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9 Facts About J.R.R. Tolkien That Sounds Less Believable Than His Books

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John Ronald Reuel Tolkien is an author that needs no introduction. The late author of novels such as The Hobbit, The Lord of the Rings, and The Silmarillion, he bears the distinction of not only being the father of the Fantasy genre, but also the creator of a book whose number of translations worldwide is second only to The Bible. Between the books and the massively successful Peter Jackson films based on them, chances are you know at least a bit about J.R.R. Tolkien, but do you know any of these interesting facts?

He was quite the lecturer


Tolkien was anything but your stereotypical stuffy British lecturer. He went to parties dressed as a polar bear, chased a neighbor with an axe, and was known to hand shopkeepers his false teeth as payment. One of his students famously said "He could turn a lecture room into a mead hall."

His childhood fears made it into his books

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As a child, Tolkien grew up in South Africa, which at the time remained a British colony. One day, he was bitten by a poisonous spider and had to be rushed to the hospital. While he survived, he developed a lifelong fear of spiders, leading to the creation of the Spiders of Mirkwood Forest in The Hobbit and Shelob in The Lord of the Rings.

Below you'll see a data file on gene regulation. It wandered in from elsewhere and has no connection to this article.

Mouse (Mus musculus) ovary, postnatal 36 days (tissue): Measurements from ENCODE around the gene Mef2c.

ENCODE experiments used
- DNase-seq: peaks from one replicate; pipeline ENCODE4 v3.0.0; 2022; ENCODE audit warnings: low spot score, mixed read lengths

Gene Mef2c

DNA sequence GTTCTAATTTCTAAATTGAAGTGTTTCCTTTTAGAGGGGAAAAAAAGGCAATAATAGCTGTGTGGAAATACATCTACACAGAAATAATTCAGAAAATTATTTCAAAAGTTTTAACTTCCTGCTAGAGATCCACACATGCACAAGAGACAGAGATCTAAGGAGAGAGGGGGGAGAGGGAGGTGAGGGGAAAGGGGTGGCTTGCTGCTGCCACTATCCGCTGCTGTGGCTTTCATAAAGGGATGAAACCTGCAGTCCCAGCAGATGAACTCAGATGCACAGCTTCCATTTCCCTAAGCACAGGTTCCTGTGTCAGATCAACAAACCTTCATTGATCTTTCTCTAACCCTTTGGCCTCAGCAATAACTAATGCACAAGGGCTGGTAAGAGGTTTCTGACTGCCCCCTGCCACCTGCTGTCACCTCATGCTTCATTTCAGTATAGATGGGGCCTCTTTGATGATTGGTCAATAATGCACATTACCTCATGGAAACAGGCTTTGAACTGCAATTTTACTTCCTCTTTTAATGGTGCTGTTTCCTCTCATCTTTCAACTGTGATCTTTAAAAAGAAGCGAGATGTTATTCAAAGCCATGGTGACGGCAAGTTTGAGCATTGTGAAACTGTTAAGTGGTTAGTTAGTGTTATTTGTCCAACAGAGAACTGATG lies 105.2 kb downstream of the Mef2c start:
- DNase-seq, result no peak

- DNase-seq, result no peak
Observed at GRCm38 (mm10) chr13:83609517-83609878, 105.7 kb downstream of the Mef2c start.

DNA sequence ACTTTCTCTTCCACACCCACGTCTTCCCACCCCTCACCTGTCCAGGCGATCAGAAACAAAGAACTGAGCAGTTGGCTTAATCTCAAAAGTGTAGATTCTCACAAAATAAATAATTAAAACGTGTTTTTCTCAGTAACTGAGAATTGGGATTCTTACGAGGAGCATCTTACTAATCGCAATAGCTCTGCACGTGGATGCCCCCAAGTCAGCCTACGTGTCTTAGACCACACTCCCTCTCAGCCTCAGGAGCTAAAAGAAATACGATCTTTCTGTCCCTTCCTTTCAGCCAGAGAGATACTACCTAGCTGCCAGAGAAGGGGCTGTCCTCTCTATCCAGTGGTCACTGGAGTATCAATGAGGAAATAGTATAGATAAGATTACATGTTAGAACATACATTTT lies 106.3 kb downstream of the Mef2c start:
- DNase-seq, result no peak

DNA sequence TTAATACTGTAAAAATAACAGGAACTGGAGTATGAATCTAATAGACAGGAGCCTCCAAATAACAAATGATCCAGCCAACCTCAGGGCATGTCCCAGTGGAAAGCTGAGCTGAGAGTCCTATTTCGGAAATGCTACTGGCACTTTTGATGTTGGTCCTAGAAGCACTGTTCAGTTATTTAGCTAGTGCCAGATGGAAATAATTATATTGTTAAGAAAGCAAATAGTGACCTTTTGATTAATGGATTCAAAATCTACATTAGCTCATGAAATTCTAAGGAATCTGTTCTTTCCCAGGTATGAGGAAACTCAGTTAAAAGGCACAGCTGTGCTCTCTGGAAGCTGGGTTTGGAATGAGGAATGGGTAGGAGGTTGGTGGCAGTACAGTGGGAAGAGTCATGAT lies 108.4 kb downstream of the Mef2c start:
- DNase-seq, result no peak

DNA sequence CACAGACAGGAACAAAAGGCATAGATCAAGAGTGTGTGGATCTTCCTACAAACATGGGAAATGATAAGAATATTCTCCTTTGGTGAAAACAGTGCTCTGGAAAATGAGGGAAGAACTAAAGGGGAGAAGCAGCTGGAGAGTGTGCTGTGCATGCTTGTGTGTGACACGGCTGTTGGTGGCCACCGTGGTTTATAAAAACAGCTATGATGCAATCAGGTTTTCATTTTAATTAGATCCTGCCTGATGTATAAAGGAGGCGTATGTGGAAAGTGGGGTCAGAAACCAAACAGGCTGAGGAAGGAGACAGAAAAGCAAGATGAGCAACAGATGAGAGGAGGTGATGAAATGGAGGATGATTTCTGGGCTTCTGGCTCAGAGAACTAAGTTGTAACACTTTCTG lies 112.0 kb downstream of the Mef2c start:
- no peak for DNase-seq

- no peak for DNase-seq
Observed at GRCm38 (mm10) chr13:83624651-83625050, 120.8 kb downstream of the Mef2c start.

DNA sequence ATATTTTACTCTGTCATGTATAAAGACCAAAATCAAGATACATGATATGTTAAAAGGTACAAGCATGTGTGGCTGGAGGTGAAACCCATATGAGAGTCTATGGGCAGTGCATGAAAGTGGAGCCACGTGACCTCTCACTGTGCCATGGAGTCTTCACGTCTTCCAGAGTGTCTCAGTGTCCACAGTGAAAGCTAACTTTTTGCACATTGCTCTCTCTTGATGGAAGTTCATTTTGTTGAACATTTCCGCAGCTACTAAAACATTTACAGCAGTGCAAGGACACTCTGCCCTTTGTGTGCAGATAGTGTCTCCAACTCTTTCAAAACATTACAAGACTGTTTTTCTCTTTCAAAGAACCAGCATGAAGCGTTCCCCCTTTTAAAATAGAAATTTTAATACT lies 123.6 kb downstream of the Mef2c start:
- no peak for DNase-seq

So did plenty of languages he made up or revived


It's well-known that Tolkien invented the entire Elvish language for use in The Hobbit and The Lord of the Rings, but it was far from the only one that he created. An avid linguist, he was fascinated with not only inventing new languages, but even reviving long-dead ones like Medieval Welsh and Lombardic; languages that hadn't been used in over a thousand years.

The facts just get more interesting from here...

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